If it matters, I am specifically asking about the IEEE referencing style, but I'm happy to learn about other styles as well.

One of the more frustrating parts of referencing is that every book publisher and journal has their own standards for what information they give you. I've come across some books that don't have a city of publication, for example, and some journal articles where the specific volume is not clear. When citing web pages this is a particular challenge, since sometimes it is not possible to find, say, when the web page itself was published.

In cases where information is simply not available, how do you cite a source correctly? Is there a way to indicate that the information was not available?

  • For web page dates, use the date you access the page. It may have changed since original publication. For city for books, use the publishers headquarters if nothing else is available. I don't know why you can't find the journal volume, though, unless you are relying on secondary sources. Some journals and other publications may not have formal volume numbers. Use the date of publication. In general, though, don't try to cite something that you don't have "in hand".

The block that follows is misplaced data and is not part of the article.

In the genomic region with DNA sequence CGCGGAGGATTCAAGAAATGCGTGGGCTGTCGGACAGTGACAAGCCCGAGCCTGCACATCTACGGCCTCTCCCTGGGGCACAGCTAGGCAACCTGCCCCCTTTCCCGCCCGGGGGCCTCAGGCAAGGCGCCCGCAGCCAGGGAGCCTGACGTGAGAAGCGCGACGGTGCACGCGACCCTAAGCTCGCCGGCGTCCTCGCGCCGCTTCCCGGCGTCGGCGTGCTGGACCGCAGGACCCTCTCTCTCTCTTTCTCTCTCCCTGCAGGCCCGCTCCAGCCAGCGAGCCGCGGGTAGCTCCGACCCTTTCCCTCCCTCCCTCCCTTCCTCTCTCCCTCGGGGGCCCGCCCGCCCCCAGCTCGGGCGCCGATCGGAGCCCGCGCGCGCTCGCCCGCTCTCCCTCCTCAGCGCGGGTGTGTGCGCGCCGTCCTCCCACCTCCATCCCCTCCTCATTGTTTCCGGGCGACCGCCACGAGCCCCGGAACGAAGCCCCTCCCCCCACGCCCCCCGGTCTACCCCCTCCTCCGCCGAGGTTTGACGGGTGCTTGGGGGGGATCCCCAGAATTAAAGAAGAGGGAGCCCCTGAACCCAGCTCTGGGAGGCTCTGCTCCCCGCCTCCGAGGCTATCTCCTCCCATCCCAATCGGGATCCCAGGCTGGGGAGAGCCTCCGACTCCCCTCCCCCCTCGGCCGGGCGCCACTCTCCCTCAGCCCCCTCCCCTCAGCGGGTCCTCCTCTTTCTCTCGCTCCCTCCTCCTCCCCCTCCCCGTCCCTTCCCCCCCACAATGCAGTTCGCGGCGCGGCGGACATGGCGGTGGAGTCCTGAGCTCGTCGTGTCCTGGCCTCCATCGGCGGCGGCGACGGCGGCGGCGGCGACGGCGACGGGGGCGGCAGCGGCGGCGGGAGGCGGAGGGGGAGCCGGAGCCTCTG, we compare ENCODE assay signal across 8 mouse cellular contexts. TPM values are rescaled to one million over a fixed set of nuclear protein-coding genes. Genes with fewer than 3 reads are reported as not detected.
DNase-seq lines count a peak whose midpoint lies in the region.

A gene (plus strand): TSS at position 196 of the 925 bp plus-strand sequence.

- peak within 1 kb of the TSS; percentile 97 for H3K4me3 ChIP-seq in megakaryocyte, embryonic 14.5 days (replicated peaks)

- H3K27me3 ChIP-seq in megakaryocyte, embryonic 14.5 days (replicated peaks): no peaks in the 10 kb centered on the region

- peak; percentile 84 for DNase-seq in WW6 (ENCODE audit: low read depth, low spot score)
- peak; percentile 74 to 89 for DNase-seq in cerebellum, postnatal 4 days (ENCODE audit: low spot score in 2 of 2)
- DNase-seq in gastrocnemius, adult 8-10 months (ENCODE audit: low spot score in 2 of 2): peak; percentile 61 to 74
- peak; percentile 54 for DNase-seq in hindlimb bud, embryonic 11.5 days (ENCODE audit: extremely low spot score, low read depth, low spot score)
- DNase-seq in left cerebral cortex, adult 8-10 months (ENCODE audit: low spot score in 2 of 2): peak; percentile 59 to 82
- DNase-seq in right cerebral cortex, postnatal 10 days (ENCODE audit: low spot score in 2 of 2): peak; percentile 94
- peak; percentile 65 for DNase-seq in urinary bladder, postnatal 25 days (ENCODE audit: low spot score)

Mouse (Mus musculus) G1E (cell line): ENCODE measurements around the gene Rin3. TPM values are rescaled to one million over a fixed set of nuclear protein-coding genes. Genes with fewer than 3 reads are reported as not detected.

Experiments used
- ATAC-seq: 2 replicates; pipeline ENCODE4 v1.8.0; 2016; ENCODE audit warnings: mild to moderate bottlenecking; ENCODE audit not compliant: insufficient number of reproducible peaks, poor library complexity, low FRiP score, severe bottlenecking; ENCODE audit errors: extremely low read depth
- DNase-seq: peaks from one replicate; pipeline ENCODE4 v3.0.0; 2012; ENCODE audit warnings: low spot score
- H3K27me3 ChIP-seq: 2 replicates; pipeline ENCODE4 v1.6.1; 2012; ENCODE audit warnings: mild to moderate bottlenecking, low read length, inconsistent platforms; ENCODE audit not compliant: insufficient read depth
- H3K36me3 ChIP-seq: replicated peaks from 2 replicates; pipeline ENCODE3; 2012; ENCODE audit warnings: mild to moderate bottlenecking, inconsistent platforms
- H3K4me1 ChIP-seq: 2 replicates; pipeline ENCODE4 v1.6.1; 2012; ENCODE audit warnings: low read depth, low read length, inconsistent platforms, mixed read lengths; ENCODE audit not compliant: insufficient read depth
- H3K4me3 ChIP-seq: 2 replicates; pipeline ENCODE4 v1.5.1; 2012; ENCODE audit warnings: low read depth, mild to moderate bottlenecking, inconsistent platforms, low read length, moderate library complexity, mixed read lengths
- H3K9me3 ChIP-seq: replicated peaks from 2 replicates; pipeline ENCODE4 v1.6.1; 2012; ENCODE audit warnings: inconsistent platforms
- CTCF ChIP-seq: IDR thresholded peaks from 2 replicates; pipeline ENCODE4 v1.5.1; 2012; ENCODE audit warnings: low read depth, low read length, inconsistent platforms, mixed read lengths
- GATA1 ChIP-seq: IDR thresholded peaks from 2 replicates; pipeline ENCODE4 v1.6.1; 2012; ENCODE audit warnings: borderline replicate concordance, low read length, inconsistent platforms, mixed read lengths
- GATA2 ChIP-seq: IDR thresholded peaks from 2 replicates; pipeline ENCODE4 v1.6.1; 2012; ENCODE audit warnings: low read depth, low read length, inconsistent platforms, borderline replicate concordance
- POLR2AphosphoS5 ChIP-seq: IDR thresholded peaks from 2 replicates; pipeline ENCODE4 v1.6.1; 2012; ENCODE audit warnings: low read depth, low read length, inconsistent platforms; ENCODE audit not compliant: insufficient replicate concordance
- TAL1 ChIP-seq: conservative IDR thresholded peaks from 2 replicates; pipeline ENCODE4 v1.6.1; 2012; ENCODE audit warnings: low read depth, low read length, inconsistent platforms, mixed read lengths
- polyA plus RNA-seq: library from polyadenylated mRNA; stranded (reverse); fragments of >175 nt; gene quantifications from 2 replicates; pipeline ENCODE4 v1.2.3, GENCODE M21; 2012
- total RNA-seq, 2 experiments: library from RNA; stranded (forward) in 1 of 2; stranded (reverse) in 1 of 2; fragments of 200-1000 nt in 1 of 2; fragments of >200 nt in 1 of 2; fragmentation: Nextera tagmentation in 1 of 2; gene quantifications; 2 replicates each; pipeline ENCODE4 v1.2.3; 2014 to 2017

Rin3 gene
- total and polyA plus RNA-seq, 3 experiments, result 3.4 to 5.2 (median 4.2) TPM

– Buffy
    Jun 6, 2019 at 20:28

1 Answer 1


If you are in computer science (or anything IT related or IEEE), bibtex download (from ACM or IEEE sites) will be your friends.

Apart from that, if you still need more information, try your best (include everything you know) and it's ok.

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